Tom Williams looks at the latest search engine optimisation news, including how to ask for links politely, Bing’s struggle with HTTPS and YouTube’s popularity with moviegoers
Google appears to have muddied the links water yet again, after a blog post by its Portuguese webmaster inferred that even asking for a link could incur a penalty.
The post, naturally, had the SEO community alarmed. Google’s Diogo Botelho wrote “não compre, venda, troque ou peça links,” which translates to “do not buy, sell, exchange or ask for links.”
The image below is a screenshot from the blog post:
Thankfully, Google finally came out with a clarification on this, stating that you cannot: "Buy, sell or ask for links that may violate our linking webmaster guidelines."
So we are allowed to ask for links as long as they do not violate Google’s Webmaster Guidelines.
Hackers are apparently using PDF documents to inject links and keywords to redirect users to spam sites, according to Sophos, an IT security company. Sophos reported that it had uncovered a case of Google search spam involving “hundreds of thousands” of cloaked PDF documents with links that take users to suspicious websites.
Many of the PDFs, which looked like similar documents, were found to be ranking highly in Google’s search results. Here’s an example:
If a web user clicked on the PDF they would be taken to another site, such as the one below:
However, what the GoogleBot saw was not the website but the PDF with links:
The Russian parliament has approved a broad “Right To Be Forgotten” law, Search Engine Land has reported. The law, which could come into force as early as 2016, would allow people to request removal of information from search engines that’s deemed outdated, irrelevant or untrustworthy.
Russia’s interpretation of the EU’s Right To Be Forgotten has been criticised for being too sweeping. The Russian law doesn’t allow for links to be identified for removal, simply that people can object to content and ask for search engines to remove it. The law also removes links in search engines, but not from hosting websites.
Google’s Twitter indexing has taking a sharp upturn since the two digital giants signed an agreement earlier this year, with Tweets indexed increasing 466% from February to June, data from Stone Temple Consulting has shown.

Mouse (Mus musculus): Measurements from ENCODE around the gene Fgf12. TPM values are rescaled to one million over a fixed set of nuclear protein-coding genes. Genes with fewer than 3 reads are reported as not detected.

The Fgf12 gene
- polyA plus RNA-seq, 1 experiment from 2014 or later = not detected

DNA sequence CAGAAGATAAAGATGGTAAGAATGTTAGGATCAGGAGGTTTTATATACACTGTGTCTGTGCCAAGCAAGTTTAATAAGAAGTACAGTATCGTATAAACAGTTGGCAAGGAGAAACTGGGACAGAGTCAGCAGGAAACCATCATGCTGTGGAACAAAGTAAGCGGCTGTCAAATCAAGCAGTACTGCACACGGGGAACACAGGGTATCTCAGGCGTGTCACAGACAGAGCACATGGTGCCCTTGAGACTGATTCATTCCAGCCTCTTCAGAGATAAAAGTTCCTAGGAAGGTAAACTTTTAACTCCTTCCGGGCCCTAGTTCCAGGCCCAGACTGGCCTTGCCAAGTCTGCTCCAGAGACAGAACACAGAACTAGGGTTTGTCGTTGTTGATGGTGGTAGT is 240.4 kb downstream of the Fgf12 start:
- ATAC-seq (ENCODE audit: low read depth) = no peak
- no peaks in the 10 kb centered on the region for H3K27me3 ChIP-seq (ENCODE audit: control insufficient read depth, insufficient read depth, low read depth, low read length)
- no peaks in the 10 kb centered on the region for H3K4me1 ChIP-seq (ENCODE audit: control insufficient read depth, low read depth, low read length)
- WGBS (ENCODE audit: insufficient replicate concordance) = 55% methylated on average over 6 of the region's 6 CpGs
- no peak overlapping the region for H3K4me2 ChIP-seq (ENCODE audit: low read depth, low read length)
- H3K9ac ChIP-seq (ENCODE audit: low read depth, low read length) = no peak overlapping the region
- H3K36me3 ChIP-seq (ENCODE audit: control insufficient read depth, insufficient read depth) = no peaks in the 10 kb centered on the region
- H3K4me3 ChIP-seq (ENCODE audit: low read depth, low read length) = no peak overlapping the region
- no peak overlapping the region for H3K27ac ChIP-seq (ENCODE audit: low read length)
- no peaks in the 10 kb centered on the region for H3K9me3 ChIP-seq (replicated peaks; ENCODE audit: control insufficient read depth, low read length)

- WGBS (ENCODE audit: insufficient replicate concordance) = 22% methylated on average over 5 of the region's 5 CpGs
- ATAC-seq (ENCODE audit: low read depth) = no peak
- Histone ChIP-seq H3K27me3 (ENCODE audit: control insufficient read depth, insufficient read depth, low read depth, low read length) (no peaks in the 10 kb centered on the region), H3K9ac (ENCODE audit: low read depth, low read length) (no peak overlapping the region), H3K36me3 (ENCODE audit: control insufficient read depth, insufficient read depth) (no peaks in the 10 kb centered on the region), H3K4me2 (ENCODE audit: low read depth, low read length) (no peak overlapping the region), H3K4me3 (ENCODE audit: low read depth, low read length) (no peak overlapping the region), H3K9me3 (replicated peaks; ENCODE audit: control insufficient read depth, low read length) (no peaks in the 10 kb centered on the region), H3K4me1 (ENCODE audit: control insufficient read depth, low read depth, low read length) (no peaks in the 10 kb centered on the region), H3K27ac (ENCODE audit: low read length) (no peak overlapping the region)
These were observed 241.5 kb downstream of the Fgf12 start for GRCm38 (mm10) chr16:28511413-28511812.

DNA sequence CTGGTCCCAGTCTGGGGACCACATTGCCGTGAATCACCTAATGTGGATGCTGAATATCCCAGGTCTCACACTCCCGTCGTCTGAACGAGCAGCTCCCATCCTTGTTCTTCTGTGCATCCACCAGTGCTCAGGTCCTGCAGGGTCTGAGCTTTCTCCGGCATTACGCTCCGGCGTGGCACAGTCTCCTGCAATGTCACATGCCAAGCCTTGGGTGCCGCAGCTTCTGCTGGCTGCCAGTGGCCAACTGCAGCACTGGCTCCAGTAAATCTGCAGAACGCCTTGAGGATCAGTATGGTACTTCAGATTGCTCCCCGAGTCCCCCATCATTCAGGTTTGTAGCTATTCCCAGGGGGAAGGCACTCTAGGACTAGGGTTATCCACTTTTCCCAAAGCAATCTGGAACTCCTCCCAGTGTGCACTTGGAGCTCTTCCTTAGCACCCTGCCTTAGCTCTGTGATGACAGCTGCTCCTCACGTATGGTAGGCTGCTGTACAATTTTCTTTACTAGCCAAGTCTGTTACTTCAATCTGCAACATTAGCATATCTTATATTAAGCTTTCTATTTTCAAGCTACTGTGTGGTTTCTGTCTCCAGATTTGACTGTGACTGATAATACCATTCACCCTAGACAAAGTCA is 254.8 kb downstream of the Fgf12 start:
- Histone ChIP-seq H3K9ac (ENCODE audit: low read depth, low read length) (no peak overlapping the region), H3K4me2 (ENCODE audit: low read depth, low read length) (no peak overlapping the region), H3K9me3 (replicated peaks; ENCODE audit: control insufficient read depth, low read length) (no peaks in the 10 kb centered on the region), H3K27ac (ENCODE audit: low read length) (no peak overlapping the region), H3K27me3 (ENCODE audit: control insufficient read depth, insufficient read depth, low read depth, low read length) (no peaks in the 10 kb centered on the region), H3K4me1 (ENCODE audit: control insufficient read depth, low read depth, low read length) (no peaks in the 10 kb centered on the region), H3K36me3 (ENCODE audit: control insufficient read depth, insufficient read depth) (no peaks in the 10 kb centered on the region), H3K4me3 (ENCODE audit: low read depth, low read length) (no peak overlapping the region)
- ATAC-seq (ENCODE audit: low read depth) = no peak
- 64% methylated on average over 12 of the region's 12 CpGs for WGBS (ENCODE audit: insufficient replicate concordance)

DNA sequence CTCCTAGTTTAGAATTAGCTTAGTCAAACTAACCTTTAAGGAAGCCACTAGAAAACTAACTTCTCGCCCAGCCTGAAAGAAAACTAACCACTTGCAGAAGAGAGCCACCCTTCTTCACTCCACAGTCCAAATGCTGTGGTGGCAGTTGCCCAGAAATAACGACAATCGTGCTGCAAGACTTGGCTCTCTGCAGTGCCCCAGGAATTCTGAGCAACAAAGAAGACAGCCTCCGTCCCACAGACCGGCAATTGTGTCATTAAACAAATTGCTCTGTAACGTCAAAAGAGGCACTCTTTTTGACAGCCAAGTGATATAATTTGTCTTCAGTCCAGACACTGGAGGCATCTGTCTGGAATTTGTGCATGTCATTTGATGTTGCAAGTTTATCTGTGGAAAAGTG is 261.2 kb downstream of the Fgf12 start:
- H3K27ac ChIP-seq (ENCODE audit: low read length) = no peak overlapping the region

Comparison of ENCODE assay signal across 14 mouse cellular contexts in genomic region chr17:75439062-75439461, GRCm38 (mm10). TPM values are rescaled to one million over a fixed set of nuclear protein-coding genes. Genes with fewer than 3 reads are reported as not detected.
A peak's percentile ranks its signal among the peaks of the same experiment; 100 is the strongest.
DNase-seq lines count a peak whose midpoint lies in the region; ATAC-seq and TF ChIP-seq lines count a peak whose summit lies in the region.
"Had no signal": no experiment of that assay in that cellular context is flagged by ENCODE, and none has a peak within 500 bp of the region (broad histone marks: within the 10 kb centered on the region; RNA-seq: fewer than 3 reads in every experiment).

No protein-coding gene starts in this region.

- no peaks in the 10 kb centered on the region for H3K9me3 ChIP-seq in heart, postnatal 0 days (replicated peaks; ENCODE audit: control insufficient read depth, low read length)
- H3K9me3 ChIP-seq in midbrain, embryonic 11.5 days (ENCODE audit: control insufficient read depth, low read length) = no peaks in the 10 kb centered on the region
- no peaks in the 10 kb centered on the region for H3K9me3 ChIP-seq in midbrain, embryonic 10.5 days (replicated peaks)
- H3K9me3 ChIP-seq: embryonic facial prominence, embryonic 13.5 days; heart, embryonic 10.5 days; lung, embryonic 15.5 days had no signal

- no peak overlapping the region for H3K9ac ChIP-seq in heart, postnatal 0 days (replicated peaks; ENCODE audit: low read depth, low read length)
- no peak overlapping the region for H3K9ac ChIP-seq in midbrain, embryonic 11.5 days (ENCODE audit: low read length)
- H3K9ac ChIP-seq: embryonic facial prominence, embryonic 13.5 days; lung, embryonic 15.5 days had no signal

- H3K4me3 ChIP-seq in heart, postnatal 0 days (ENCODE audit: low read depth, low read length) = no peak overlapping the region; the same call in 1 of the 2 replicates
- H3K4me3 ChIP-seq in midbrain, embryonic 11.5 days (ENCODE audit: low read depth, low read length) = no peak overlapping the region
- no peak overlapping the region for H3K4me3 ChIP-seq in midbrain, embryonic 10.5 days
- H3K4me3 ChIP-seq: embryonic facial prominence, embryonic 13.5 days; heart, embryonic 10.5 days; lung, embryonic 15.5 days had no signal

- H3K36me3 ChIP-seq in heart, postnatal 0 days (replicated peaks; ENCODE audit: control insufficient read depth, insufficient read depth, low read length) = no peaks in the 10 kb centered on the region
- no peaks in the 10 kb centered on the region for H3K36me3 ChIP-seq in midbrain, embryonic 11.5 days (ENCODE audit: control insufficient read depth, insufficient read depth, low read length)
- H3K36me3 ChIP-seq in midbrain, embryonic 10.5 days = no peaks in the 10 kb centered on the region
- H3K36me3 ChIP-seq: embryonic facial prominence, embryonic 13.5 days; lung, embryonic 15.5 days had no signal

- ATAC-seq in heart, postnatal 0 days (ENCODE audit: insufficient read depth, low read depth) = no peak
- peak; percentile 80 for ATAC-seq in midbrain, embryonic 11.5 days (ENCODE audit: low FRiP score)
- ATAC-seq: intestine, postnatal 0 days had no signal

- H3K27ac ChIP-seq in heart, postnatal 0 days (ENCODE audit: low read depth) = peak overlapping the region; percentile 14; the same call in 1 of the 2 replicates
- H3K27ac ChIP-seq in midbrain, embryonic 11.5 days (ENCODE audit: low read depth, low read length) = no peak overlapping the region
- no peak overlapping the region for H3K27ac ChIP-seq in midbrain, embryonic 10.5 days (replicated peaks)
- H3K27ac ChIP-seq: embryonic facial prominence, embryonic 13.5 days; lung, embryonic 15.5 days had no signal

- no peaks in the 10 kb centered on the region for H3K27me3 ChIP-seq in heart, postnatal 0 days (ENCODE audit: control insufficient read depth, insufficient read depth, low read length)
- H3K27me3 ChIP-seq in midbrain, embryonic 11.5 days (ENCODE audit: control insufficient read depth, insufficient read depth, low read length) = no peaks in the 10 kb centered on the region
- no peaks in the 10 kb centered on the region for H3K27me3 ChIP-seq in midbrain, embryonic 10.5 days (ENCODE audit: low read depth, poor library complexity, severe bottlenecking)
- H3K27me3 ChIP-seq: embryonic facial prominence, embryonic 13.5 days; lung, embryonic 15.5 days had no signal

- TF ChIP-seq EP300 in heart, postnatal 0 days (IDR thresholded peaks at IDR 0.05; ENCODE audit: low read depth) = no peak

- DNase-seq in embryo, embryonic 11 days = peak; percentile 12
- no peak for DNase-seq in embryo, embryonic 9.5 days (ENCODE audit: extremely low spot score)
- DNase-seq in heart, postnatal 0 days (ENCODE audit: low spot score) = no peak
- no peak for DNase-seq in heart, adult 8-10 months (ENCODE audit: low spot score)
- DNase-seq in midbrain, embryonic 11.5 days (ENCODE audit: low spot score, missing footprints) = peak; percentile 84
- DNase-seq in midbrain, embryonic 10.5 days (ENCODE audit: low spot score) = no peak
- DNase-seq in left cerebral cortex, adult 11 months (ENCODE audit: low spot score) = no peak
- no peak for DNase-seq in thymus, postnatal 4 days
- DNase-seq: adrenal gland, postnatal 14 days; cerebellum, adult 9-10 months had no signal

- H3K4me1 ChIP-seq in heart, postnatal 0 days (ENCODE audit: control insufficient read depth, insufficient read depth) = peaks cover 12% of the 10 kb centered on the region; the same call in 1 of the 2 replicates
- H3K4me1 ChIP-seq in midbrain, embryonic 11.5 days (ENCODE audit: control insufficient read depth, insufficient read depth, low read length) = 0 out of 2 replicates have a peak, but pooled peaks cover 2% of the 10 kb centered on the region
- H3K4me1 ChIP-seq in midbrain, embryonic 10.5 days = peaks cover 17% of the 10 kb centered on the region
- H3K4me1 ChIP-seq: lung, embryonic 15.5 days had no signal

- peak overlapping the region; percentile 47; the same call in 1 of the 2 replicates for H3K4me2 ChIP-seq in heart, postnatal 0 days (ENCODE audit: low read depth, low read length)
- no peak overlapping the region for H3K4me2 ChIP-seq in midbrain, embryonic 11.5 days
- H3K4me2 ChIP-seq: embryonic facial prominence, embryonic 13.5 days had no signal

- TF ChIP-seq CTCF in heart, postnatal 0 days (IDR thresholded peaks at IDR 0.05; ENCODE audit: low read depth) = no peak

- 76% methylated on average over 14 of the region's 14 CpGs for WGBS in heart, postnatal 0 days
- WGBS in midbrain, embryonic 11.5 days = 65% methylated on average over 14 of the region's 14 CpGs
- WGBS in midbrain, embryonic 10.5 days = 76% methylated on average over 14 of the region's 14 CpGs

However, while the figure seems impressive this jump is really an increase from 0.6% to 3.4% of all Tweets being indexed, meaning that 96% of Tweets are still unaccounted for.
According to Search Engine Land, the results show that Google still favours Twitter accounts with a high following or high social authority. The Stone Temple figures showed a correlation between higher engagement levels and higher “authority”, according to data from Followerwonk:
Is Bing struggling to keep up with Google’s efforts to encourage sites to adopt HTTPS? According to Search Engine Land, if your site has move to HTTPS using a TLS extension called SNI (Server Name Indication) then you may have experienced a drop in traffic. SNI enables companies to use one IP to handing the security certificates for multiple HTTPS sites.
However, it seems Bing is struggling to keep up with the increased security methods and standards. It appears that Bing is unable to crawl sites with the SNI extension implemented. Search Engine Land reported that Bing can only manually whitelist sites with this type of implementation. This has prevented the transfer of equity to HTTPS URLs, even with the correct one-to-one 301 redirects in place.
The result has been a huge drop in crawling, ranking and visits from Bing search results. The below graphs show a rank based traffic estimation from SEMrush (left), and what can happen to the number of pages crawled in Bing’s Reports & Data report (right).
Google has claimed that the number of mobile searches it has handled for movie showtimes has increased 41% year to date in 2015.
According to a recent study carried out by Ipsos, 74% of moviegoers now search online to find showtimes, with 56% of searches taking place on a mobile device.
The survey, which used Google search and movie trailer data from YouTube, also found that 81% of trailers watched online were viewed via YouTube.
Read last week’s SEO news roundup: Google Penalties for Schema Markup
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